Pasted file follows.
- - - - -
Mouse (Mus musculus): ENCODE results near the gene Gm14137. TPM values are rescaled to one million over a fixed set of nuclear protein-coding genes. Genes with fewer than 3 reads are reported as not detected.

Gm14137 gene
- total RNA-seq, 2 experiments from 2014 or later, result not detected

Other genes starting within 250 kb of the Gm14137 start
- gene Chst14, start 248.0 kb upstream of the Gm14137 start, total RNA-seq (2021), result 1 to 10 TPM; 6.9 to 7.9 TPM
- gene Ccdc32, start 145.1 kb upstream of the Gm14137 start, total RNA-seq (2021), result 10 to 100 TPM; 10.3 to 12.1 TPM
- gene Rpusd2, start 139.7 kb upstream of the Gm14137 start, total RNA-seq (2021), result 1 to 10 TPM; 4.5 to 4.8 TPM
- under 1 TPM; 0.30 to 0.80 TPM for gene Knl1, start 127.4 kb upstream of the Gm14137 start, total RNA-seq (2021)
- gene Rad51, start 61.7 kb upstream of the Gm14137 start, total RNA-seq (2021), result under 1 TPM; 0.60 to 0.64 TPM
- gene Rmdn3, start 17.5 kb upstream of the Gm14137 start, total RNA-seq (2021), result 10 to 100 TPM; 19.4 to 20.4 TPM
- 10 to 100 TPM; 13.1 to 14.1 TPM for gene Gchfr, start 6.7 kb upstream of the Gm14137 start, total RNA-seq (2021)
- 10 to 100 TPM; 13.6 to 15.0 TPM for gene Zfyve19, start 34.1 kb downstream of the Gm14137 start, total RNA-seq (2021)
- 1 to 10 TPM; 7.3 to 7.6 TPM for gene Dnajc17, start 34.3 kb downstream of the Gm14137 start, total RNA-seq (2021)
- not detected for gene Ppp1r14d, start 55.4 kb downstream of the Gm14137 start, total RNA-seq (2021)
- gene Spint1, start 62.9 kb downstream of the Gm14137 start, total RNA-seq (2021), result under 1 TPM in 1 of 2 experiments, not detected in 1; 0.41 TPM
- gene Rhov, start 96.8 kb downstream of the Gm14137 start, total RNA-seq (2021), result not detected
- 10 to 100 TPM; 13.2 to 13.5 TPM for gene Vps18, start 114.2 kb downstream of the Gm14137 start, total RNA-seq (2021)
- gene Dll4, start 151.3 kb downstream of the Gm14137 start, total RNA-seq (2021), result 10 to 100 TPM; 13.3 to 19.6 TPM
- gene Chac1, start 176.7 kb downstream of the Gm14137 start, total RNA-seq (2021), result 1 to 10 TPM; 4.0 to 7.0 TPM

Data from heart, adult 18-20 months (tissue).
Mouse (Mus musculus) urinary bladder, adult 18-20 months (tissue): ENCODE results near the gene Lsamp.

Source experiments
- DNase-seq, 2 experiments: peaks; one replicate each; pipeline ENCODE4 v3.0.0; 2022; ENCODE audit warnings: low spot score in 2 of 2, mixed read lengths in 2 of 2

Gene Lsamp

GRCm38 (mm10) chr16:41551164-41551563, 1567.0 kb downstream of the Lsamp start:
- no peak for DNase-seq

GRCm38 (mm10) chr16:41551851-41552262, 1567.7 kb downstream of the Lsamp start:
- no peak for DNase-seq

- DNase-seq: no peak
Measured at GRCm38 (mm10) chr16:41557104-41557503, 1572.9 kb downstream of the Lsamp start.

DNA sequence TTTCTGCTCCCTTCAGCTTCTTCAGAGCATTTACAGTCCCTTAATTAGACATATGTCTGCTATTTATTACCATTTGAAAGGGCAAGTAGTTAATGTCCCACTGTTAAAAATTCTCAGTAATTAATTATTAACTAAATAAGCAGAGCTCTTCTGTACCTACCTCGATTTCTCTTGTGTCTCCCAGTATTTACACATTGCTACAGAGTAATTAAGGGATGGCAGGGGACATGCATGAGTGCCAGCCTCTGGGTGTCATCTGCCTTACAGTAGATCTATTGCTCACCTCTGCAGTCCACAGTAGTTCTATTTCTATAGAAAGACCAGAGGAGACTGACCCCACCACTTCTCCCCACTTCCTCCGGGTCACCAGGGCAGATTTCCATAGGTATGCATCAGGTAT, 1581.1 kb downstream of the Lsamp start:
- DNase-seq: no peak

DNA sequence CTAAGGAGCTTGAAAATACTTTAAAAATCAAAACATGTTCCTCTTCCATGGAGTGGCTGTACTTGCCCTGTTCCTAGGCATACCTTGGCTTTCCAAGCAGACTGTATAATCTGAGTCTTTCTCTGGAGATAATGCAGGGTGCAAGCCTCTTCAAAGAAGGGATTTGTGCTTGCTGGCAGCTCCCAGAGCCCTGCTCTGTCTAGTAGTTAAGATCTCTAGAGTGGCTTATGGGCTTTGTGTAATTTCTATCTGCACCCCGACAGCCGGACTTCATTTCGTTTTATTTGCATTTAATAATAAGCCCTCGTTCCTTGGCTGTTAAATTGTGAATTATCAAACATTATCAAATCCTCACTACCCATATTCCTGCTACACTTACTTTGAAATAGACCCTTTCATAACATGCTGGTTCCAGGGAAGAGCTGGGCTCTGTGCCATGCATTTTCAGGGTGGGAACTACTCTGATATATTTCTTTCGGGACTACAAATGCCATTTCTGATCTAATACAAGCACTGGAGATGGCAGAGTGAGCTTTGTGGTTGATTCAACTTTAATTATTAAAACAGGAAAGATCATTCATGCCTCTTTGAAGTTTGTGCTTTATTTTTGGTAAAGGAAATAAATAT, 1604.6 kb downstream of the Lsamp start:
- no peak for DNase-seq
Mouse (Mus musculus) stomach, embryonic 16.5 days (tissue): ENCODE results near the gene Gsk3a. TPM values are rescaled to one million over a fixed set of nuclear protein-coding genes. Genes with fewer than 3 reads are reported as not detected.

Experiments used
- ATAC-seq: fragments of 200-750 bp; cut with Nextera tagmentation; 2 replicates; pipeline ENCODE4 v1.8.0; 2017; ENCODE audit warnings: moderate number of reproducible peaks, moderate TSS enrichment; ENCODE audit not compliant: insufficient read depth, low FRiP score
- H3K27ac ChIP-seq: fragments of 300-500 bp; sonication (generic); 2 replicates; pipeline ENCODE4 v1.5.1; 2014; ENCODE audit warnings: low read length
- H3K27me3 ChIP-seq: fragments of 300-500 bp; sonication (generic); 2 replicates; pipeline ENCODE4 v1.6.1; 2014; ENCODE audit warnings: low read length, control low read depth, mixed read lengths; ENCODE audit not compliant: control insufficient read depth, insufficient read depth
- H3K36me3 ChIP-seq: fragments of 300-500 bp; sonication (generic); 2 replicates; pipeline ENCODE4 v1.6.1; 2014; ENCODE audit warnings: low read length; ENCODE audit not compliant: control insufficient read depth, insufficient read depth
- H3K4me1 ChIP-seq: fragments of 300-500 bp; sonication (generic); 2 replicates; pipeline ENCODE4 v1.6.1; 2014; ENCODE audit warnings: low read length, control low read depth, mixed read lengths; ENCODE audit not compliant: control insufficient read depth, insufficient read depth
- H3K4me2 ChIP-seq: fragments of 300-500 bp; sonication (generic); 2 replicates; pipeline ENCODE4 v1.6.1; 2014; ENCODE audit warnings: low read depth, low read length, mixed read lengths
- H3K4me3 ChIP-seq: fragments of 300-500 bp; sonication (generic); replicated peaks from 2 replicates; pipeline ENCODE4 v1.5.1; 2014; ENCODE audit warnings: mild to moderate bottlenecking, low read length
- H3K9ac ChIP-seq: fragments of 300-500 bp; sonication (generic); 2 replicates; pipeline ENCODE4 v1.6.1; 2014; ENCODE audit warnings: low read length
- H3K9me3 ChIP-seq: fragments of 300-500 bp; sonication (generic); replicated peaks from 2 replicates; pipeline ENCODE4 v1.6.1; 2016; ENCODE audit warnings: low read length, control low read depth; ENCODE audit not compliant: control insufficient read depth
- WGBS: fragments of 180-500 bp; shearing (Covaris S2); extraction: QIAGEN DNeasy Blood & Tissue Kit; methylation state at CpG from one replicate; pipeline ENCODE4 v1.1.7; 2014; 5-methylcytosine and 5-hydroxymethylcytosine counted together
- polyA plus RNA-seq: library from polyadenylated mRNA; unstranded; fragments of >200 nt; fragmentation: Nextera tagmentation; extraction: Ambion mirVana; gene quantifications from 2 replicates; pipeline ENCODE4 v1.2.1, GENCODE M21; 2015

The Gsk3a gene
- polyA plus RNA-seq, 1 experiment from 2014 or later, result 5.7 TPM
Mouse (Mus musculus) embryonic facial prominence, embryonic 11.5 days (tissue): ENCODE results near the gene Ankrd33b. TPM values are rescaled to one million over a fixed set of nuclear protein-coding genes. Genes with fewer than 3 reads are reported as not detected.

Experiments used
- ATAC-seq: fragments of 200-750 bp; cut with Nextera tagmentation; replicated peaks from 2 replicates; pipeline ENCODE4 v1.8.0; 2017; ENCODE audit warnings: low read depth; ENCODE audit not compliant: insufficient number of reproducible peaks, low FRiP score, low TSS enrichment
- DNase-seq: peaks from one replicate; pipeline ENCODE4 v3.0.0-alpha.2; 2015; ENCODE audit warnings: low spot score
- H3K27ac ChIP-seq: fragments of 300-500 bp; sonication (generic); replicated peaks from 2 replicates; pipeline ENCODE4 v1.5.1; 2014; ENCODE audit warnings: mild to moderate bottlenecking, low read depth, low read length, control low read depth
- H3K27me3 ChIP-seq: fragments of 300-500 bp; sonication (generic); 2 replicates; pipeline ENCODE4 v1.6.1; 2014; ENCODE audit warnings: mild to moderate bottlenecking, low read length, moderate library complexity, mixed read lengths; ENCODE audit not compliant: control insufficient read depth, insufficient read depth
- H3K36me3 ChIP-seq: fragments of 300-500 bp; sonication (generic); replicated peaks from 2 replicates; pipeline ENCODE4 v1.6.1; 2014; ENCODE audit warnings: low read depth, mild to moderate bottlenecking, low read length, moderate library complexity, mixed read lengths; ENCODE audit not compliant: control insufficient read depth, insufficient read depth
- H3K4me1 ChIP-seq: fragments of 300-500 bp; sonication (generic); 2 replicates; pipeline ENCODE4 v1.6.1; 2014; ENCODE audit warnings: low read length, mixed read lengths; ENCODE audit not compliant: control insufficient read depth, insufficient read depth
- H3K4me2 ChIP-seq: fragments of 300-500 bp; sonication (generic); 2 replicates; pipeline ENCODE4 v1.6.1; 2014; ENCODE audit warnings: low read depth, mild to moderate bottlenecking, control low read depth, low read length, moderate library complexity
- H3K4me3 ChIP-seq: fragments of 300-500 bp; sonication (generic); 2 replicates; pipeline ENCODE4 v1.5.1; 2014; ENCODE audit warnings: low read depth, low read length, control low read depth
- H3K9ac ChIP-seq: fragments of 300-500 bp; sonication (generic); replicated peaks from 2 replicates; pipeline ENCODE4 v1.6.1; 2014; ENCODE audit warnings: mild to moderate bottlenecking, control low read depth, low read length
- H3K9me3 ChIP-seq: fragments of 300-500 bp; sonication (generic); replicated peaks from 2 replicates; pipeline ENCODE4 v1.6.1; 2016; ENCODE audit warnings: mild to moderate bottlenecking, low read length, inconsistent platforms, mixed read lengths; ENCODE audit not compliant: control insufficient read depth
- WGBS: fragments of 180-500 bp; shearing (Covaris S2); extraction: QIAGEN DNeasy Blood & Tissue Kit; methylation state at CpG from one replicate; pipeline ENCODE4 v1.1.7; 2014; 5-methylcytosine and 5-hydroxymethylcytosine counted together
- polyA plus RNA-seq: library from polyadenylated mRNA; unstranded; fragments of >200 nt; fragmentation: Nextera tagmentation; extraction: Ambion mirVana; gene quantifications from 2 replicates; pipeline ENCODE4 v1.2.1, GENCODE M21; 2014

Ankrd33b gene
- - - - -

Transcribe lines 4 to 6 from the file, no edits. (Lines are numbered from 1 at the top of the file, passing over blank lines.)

Other genes starting within 250 kb of the Gm14137 start
- gene Chst14, start 248.0 kb upstream of the Gm14137 start, total RNA-seq (2021), result 1 to 10 TPM; 6.9 to 7.9 TPM
- gene Ccdc32, start 145.1 kb upstream of the Gm14137 start, total RNA-seq (2021), result 10 to 100 TPM; 10.3 to 12.1 TPM